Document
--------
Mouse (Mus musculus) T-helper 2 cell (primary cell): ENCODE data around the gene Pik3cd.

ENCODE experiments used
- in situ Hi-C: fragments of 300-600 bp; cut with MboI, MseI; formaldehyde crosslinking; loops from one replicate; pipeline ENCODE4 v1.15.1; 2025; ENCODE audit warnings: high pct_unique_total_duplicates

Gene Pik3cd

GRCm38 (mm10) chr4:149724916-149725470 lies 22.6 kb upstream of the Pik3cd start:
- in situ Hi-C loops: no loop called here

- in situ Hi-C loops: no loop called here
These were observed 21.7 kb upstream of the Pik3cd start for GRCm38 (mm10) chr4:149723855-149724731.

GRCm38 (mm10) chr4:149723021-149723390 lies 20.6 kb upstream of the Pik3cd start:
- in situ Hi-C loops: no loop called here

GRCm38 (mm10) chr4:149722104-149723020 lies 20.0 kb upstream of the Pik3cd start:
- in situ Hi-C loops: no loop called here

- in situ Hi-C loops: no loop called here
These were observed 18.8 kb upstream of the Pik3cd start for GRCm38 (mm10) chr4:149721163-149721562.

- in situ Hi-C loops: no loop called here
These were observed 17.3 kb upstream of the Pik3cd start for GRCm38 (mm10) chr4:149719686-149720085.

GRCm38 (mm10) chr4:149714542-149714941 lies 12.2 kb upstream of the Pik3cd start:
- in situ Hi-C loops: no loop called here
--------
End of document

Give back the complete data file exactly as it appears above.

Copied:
Mouse (Mus musculus) T-helper 2 cell (primary cell): ENCODE data around the gene Pik3cd.

ENCODE experiments used
- in situ Hi-C: fragments of 300-600 bp; cut with MboI, MseI; formaldehyde crosslinking; loops from one replicate; pipeline ENCODE4 v1.15.1; 2025; ENCODE audit warnings: high pct_unique_total_duplicates

Gene Pik3cd

GRCm38 (mm10) chr4:149724916-149725470 lies 22.6 kb upstream of the Pik3cd start:
- in situ Hi-C loops: no loop called here

- in situ Hi-C loops: no loop called here
These were observed 21.7 kb upstream of the Pik3cd start for GRCm38 (mm10) chr4:149723855-149724731.

GRCm38 (mm10) chr4:149723021-149723390 lies 20.6 kb upstream of the Pik3cd start:
- in situ Hi-C loops: no loop called here

GRCm38 (mm10) chr4:149722104-149723020 lies 20.0 kb upstream of the Pik3cd start:
- in situ Hi-C loops: no loop called here

- in situ Hi-C loops: no loop called here
These were observed 18.8 kb upstream of the Pik3cd start for GRCm38 (mm10) chr4:149721163-149721562.

- in situ Hi-C loops: no loop called here
These were observed 17.3 kb upstream of the Pik3cd start for GRCm38 (mm10) chr4:149719686-149720085.

GRCm38 (mm10) chr4:149714542-149714941 lies 12.2 kb upstream of the Pik3cd start:
- in situ Hi-C loops: no loop called here